This month we are highlighting the impact of open theses.
EThOS is the British Library’s collection of theses from UK universities, most of which are Open Access. All of BU theses are now available on EThOs. This generates additional impact for BU doctoral researchers that can see their theses being downloaded by people around the world.
Our statistics tell us that BU theses have been downloaded 1579 times from EThOS since September 2018.
However, that’s not the whole picture because many people might download a thesis directly from BURO, rather than EThOS. Data from BURO reveals that there have been a staggering 156205 downloads from the same period, with the most popular thesis being The use of social media and its impacts on consumer behaviour: the context of holiday travel with 20564 downloads!.
This just demonstrates the value of open knowledge and its impact.
For any questions about BURO or Open Access please contact BURO@bournemouth.ac.uk or your faculty library team.
HSS Faculty Librarian
The British Library are hosting their first EThOS webinar:
Using doctoral theses in your research: a guide to EThOS
EThOS is the national database for PhD theses, managed by the British Library. It’s a fantastic resource for researchers, with over 100,000 UK theses freely available to download and use for your own research, and another 200,000 available to search and scan on demand.
Join the free webinar to learn how EThOS works. Find out how to search for and download theses, and what to do if a thesis isn’t available. If you’re a PhD student, find out what will happen to your thesis once it’s completed. They will also explain how EThOS works with UK universities to support the whole research cycle, making the theses more visible and available for new researchers to use and build on.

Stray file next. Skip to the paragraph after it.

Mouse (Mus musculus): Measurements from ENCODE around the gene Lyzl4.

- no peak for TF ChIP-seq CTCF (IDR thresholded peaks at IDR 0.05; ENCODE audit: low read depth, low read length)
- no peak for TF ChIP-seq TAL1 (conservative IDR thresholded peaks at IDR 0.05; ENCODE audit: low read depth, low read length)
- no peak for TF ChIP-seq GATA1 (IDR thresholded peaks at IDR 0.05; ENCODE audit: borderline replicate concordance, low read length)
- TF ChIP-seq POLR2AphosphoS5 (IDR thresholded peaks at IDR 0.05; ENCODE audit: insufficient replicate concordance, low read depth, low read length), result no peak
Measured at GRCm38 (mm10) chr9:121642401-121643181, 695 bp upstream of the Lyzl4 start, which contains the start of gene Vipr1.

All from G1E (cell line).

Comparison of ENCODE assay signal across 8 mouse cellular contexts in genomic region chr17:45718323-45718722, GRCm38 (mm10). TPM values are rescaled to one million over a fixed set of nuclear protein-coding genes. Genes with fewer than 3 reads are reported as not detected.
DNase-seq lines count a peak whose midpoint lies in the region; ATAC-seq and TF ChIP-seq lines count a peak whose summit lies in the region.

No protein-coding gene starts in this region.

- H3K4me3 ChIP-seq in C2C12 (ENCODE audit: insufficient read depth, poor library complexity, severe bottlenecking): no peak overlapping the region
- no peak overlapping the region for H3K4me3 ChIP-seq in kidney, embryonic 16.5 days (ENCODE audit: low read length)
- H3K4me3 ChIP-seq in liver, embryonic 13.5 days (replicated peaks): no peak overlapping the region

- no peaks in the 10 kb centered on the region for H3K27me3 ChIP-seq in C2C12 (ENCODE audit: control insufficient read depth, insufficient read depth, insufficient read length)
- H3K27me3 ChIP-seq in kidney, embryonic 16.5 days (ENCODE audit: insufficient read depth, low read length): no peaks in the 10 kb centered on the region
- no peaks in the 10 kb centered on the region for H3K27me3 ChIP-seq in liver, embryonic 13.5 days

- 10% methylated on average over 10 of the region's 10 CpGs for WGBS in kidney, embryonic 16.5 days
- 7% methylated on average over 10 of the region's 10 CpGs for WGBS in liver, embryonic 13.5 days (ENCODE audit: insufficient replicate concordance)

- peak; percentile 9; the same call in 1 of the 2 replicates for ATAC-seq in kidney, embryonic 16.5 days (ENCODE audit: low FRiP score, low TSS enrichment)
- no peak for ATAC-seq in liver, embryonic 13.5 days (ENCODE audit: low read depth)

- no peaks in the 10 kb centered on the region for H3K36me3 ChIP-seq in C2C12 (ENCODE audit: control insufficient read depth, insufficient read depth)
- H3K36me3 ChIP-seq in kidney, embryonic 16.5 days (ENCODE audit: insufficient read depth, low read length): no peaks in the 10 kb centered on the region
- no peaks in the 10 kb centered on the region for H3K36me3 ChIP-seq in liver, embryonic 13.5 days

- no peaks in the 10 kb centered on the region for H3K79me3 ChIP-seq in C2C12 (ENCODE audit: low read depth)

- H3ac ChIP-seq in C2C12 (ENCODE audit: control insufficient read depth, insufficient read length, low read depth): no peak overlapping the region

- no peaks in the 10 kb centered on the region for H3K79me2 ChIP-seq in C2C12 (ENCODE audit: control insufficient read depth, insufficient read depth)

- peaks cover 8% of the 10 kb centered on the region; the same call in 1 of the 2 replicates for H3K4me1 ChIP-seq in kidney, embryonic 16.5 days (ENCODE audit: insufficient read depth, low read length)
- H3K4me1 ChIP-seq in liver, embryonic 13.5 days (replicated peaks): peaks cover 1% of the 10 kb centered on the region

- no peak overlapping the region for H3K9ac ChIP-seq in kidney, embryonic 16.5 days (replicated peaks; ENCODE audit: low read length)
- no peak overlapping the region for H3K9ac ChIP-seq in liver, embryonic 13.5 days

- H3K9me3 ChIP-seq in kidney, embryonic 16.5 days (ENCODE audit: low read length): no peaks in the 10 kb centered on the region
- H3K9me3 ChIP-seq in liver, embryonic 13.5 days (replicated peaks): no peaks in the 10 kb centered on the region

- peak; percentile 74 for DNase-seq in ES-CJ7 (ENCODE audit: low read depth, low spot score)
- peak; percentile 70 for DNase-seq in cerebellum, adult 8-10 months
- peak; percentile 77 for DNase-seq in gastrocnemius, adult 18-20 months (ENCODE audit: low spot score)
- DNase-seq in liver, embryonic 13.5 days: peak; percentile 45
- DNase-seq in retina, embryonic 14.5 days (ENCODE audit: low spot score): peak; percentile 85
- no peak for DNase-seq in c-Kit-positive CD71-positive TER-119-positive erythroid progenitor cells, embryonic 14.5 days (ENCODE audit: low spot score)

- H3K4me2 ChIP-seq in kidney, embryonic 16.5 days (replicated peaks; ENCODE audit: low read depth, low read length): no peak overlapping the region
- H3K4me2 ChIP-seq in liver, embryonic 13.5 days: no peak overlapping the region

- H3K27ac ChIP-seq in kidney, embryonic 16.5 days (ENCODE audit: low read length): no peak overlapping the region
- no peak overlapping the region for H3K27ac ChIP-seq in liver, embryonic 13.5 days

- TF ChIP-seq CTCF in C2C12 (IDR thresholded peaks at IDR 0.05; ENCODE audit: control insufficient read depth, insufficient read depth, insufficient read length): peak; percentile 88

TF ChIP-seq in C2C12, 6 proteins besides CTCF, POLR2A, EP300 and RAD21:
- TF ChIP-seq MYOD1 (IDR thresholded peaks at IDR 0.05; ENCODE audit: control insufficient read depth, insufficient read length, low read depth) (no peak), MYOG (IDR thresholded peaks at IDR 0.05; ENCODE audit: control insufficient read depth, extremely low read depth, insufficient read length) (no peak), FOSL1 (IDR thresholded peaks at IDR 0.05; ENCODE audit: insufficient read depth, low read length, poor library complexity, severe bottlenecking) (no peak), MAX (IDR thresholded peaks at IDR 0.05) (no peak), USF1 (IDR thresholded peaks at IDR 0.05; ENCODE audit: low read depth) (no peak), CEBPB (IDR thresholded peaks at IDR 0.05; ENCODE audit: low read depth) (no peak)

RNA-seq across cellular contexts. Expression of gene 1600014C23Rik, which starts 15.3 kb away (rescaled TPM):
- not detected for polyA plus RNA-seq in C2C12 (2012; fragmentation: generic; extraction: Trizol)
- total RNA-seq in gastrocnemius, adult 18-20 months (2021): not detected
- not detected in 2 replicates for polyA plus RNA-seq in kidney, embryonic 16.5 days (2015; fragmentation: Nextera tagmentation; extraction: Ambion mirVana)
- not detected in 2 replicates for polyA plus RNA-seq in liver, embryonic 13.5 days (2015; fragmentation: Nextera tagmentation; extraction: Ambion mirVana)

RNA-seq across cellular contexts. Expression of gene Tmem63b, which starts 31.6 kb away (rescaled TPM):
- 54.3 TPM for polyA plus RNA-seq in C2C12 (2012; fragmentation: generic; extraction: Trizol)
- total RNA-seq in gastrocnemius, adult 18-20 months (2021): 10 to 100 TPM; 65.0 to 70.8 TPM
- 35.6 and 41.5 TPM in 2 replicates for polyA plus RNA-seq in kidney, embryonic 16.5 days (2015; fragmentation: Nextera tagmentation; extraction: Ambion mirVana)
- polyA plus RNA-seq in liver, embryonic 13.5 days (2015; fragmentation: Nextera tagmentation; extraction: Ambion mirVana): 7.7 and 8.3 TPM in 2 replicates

This webinar is aimed at researchers, students, librarians and anyone who is interested in finding and using PhD theses.
Webinar on 10 December 2013, 11.00am GMT
Register at https://attendee.gotowebinar.com/register/5131544266794515713
For BU-specific advice on accessing theses and for accessing other sources of theses information such as the Proquest Dissertations and Theses database, which provides access to global theses information, use the Locating Theses Researcher Guide on the Researcher Library Web Pages.
Contact your Library Subject Team for more help and advice around accessing theses.
Prof Edwin van Teijlingen (HSC) examined a PhD candidate last year whose recommendations were only vaguely related to the work presented in the thesis. Since then he has examined several PhD theses which had an interesting range of recommendations not directly related to the student’s study findings. Listed below are his ideas about ‘appropriate’ recommendations:
Many postgraduate students make recommendations that are too broad, too generic, or not directly related to the exact topic of their research. These recommendations are not wrong; they are simply not specific / relevant enough. Examiners like to see some more mundane recommendations that come specifically from the thesis / research work.
First, you should not really recommend anything that you have not previously discussed in the Discussion. The rule ‘no new material’ in your Conclusion is also applicable to your ‘Recommendations’.
Secondly, recommendations are not the same as conclusions. Consider recommendations go one step further than conculsions as (a) ‘something’; (b) ‘someone’; and (c) ‘needs to do’.
Furthermore, there may be different levels within your set of Recommendations, with recommendations for (a) academic (i.e. more research is needed into…), (b) for policy-makers (e.g. data protection act needs to change to accommodate…); for (c) practitioners (e.e. managers in local government need to consider the mental well-bing of their staff); or recommendation for (d) training / education (e.g. health promotion officers employed in inner-city Birmingham need to be trained in being culturally sensitive to several large ethnic minority communities to help them fulfil their role better in the community).
We’re interested to know your thoughts on this and to hear your experiences of advising postgraduate students when writing their recommendations. Let us know what you think by adding a comment.